[more recently the locals have discovered that encouraging and protecting the growth of acacia trees in combination with cattle raising is hugely beneficial to establishing better fodder and soil conditions]
This is particularly true in areas such as the Mediterranean were hillsides have been totally denuded for a thousand years and forest recovery must be permanent just to restore the soils. Any nominal and sustaining economic benefits will arrive a century hence.
The key technical point to remember is that it is in the nature of things for moisture to be exhaled from plants into the atmosphere. This same moisture can be recycled over and over again as rainfall. We need to help this natural process along.
If we take advantage of the fact that even in the driest desert, the moisture content of the atmosphere is in excess of 13%, it is possible to use refrigeration cycle systems to strip moisture from the air and collect it. If this is used massively, the local environmental moisture itself will be raised, sharply reinforcing the efficiency of the process and improving the water production rate. It is probable that if the Sahara were covered today with the right type of vegetation, that the recycling of atmospheric moisture would be sufficient to sustain the majority of the ground cover with no additional help. This is not true for most deserts which are created in the rain shadow zone of a mountain range.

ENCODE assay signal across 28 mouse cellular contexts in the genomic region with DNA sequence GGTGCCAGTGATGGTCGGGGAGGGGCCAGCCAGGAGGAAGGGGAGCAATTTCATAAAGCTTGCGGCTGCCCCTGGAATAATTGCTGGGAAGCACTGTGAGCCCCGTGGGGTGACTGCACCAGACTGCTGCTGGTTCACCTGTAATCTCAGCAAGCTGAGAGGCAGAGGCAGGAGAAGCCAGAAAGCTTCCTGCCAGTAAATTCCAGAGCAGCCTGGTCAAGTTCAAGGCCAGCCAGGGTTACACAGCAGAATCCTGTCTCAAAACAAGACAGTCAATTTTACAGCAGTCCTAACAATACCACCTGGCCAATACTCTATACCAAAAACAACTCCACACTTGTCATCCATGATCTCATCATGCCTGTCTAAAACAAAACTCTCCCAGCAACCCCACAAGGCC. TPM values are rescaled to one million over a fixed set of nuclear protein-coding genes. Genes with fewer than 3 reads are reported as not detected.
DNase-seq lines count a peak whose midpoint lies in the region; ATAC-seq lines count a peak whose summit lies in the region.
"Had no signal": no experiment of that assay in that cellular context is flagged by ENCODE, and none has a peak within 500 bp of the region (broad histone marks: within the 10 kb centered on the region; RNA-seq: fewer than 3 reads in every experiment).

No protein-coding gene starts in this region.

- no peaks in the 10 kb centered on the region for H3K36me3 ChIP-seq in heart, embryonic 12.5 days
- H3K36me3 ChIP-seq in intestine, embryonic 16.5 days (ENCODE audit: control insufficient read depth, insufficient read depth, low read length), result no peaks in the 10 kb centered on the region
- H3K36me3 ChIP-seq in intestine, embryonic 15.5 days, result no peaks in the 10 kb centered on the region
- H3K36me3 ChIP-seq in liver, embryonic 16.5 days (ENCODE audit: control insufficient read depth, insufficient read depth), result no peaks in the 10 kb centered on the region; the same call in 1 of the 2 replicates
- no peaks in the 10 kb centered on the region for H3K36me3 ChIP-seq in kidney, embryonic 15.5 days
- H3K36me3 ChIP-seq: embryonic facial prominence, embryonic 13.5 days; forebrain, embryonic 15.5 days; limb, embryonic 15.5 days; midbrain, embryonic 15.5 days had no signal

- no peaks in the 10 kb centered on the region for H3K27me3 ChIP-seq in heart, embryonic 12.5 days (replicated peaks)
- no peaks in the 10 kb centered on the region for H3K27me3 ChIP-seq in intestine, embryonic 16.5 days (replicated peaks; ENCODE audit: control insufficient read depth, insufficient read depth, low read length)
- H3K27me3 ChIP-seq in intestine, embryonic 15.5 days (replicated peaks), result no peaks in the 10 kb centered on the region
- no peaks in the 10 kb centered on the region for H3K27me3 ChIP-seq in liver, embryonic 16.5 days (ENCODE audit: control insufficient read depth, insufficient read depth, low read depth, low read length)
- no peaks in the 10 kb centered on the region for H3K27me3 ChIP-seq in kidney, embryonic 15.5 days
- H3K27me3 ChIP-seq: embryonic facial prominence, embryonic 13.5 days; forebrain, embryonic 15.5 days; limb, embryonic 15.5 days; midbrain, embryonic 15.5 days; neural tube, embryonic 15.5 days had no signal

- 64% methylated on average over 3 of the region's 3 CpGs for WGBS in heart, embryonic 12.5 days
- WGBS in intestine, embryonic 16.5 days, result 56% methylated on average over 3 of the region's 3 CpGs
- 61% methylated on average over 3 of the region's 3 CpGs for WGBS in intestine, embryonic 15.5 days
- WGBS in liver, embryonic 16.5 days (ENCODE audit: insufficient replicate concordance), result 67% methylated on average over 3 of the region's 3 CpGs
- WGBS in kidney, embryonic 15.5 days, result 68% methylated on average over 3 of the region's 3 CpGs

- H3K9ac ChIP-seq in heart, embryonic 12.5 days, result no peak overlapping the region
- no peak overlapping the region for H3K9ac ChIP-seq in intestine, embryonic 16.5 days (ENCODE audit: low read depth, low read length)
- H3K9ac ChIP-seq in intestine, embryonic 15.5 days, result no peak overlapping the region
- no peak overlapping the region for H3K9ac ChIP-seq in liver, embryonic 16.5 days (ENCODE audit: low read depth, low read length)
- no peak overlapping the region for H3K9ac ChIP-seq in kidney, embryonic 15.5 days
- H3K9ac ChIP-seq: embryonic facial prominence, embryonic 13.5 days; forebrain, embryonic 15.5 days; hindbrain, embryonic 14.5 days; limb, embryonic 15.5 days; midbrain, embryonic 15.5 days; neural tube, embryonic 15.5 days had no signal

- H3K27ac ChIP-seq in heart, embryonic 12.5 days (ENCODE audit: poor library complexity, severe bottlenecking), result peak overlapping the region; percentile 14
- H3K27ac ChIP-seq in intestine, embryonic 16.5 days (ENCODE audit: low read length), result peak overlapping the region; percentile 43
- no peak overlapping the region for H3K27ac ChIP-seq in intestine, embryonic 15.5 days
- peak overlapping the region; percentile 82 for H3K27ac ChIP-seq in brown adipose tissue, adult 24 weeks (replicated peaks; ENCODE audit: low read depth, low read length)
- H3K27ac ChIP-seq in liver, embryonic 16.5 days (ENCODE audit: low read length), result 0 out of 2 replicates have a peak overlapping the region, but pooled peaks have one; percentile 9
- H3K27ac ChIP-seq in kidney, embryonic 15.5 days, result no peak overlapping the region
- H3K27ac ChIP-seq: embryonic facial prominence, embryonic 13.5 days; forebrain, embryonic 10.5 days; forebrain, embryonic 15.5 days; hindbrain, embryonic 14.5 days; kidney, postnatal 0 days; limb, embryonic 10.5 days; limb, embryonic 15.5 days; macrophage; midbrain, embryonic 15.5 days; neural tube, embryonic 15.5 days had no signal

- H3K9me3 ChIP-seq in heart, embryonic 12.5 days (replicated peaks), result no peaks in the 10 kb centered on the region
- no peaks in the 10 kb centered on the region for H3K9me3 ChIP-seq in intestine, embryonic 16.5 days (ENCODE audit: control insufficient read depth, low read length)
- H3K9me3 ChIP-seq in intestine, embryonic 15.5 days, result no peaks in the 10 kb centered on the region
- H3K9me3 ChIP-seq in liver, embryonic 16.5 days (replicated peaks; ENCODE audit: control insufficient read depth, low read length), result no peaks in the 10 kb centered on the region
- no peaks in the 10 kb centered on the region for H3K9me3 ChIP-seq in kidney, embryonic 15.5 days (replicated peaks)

Modelling water uptake from that of mature apple trees, which are hardly well adapted to the extreme conditions experienced in the desert, we can generate a conservative development model. It is known that such a tree will use and transpire around 70 litres of water per day. We can also reasonably assume such a tree will occupy a footprint with a radius of fifteen feet, which translates comfortably into about fifty trees per acre.